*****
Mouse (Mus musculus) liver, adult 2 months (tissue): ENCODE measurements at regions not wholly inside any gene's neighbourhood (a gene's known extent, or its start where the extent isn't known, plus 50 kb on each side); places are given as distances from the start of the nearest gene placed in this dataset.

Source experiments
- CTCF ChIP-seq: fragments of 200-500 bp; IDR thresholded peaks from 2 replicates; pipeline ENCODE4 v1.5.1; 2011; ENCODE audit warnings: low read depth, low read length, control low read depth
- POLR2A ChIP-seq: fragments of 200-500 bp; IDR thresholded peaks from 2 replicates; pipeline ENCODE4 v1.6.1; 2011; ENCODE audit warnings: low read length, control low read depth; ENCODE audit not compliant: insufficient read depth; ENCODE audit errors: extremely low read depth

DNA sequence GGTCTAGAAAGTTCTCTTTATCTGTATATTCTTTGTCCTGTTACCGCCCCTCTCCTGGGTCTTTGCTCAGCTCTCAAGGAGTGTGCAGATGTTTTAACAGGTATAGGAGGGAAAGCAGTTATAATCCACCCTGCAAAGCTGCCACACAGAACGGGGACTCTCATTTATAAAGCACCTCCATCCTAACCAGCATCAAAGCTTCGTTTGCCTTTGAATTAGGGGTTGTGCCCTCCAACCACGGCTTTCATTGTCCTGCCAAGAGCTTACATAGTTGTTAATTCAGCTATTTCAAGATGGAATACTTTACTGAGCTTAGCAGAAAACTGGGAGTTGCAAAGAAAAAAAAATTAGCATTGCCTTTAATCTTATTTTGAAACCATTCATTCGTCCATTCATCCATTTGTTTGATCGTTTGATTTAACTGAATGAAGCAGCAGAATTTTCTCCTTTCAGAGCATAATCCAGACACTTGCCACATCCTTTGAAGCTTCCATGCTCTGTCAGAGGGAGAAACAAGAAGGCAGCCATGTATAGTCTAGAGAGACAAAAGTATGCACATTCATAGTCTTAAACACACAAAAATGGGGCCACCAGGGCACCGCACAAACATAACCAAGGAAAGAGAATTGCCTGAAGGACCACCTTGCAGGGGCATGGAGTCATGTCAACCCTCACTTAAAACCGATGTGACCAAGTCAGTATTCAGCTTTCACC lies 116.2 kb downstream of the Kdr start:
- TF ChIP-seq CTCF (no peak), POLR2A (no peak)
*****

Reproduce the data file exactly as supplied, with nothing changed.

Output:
Mouse (Mus musculus) liver, adult 2 months (tissue): ENCODE measurements at regions not wholly inside any gene's neighbourhood (a gene's known extent, or its start where the extent isn't known, plus 50 kb on each side); places are given as distances from the start of the nearest gene placed in this dataset.

Source experiments
- CTCF ChIP-seq: fragments of 200-500 bp; IDR thresholded peaks from 2 replicates; pipeline ENCODE4 v1.5.1; 2011; ENCODE audit warnings: low read depth, low read length, control low read depth
- POLR2A ChIP-seq: fragments of 200-500 bp; IDR thresholded peaks from 2 replicates; pipeline ENCODE4 v1.6.1; 2011; ENCODE audit warnings: low read length, control low read depth; ENCODE audit not compliant: insufficient read depth; ENCODE audit errors: extremely low read depth

DNA sequence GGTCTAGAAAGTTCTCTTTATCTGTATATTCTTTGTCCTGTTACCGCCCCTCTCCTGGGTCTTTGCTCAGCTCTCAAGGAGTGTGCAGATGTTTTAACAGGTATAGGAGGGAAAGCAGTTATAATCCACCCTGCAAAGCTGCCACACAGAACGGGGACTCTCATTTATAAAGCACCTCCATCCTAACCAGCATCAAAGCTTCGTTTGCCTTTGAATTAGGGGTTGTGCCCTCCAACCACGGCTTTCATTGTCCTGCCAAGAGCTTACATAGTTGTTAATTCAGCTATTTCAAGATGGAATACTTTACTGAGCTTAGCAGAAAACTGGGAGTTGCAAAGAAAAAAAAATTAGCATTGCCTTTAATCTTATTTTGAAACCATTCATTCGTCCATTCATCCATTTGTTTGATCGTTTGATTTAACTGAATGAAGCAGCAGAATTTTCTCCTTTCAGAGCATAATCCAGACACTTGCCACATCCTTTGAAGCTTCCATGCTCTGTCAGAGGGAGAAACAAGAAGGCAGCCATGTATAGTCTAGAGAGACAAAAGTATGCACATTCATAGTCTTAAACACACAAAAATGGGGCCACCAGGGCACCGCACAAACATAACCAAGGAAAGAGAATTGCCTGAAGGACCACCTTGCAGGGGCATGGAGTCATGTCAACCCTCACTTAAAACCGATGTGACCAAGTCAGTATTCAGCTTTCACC lies 116.2 kb downstream of the Kdr start:
- TF ChIP-seq CTCF (no peak), POLR2A (no peak)